So a simple wire is a good choice if it is to be internal to the unit. Connect the wire directly to the antenna port (J15) on the PixController RF board. You can drill a hole in the top of the case and use an antenna skin to accommodate the length if necessary. Keep the wire as straight as possible. The ground pin of J15 can be left open (see Figure 2)

Figure  SEQ Figure \* ARABIC 2: Quarter-wave monopole connected to PixController RF board J15

For an external whip antenna, the connection between the antenna and the J15 must be shielded coaxial cable, with the shielding connected to the J15 ground. A lot of whip antennas include a coaxial pigtail. For other antennas, an SMA, SMB, or BNC bulkhead connector can be connected to J15 using coaxial cable.

Note that monopole antennas have some directional characteristics, which is to say they are better at receiving signals in some directions than others. Best reception is from a direction perpendicular to the antenna. So if you drew an imaginary line from the X-10 sensor to the antenna, you’d like the antenna to “cross the T” of the imaginary line at a right angle. The potential reception range will decrease to a greater or lesser degree as you move away from this ideal geometry. Of course we don’t live in a perfect world, so this condition can’t always be met (especially with multiple sensors in different directions) but the quarter-wave monopole is reasonably forgiving.

Therefore, the typical layout would have the antenna mounted vertically. This will give best reception in all compass directions out from the antenna, with somewhat worse reception above and below the unit.

The PixController RF kit includes an 18” antenna wire with a connector suitable for J15. If you choose to use the simple quarter-wave monopole antenna, just cut this wire to 9 inches, attach it to the PixController RF board, and you’re ready to go.

This antenna setup should give reliable reception at 50 feet or more, depending on orientation and obstructions. We’ve seen reception as far as 150 feet under ideal conditions. This is affected to some extent by other wiring and ground locations near the antenna. Having the antenna perpendicular to the PixControllerRF board also seems to help maximize range. Sometimes, due to considerations such as these, it’s worthwhile to consider using a coil antenna.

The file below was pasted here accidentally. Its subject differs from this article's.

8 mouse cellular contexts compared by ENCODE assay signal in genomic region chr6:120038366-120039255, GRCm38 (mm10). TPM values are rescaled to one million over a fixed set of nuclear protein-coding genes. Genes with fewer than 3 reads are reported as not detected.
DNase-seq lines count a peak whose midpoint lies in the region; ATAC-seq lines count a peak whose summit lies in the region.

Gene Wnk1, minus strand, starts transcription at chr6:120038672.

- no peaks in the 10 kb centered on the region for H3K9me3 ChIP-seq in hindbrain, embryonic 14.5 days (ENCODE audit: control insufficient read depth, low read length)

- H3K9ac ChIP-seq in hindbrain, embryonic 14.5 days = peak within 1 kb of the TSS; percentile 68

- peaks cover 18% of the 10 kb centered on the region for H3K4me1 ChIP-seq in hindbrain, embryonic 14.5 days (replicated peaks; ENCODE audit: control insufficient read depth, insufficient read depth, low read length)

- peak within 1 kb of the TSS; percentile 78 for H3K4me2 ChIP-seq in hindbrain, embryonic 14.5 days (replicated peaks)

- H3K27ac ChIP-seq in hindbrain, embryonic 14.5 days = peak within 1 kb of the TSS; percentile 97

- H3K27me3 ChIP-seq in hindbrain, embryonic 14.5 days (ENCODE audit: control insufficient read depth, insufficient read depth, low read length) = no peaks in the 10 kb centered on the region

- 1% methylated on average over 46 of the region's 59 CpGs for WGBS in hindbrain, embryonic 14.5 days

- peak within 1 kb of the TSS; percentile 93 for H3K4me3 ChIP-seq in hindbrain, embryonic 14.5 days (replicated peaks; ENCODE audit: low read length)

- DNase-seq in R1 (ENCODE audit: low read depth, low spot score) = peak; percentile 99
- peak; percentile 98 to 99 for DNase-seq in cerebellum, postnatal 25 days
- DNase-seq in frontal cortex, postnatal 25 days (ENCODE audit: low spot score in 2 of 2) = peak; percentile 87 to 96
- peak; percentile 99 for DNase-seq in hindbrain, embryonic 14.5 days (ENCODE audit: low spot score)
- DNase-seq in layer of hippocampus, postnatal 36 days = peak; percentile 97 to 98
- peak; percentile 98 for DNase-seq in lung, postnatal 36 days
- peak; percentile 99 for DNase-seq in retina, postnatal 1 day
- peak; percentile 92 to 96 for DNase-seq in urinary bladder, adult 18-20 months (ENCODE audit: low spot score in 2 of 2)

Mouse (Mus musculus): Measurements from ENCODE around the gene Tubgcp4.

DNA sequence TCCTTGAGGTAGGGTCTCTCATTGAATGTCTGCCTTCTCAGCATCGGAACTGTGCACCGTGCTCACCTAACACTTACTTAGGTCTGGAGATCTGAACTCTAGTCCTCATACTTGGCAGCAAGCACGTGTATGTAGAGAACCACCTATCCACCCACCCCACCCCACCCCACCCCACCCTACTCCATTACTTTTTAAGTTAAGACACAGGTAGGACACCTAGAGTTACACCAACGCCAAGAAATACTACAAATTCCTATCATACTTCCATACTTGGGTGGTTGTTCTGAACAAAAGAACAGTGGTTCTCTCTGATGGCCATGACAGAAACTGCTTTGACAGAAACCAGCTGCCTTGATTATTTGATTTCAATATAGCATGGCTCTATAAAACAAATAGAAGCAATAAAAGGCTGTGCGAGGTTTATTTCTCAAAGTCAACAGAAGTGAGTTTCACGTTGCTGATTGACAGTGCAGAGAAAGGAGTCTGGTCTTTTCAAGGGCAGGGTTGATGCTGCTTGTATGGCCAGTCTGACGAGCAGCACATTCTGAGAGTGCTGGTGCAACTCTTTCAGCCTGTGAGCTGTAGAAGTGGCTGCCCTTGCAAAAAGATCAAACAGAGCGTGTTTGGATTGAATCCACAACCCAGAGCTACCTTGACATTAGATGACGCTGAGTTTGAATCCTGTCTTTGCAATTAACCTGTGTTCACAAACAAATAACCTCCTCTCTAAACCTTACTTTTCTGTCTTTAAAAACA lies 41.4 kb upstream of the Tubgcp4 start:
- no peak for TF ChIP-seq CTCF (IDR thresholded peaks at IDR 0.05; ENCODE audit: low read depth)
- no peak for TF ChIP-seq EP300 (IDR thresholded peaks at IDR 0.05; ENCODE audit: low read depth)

Coil Antenna

Compared to the quarter-wave monople, the coil will be more compact but less effective. It is a good alternative if space is at a premium and the distance to the X-10 sensor is not overly far.

Coil design is a little more fuzzy than monopole. The length of wire, coil diameter, and coil spacing all interact in this type of antenna, and the best antenna is often revealed through experimentation.

One design that we’ve found to work pretty well uses an 18” wire, which is included with the PixController RF kit. Simply wrap the wire around a plastic ball-point pen (see Figure 3). Pull out the pen, and there’s your coil (see Figure 4).


Figure  SEQ Figure \* ARABIC 3: Wrapping a coil Antenna


Figure  SEQ Figure \* ARABIC 4: Finished coil antenna

With this setup, you should get reliable reception at 25-50 feet, again depending on orientation and obstructions.


We think these simple antennas will cover a lot of your needs. Of course your uses of the PixController RF will expose it to a lot of conditions of layout, foliage, etc. that we never imagined in our testing. We encourage experimentation, and we hope you’ll share your experiences on the PixController forum.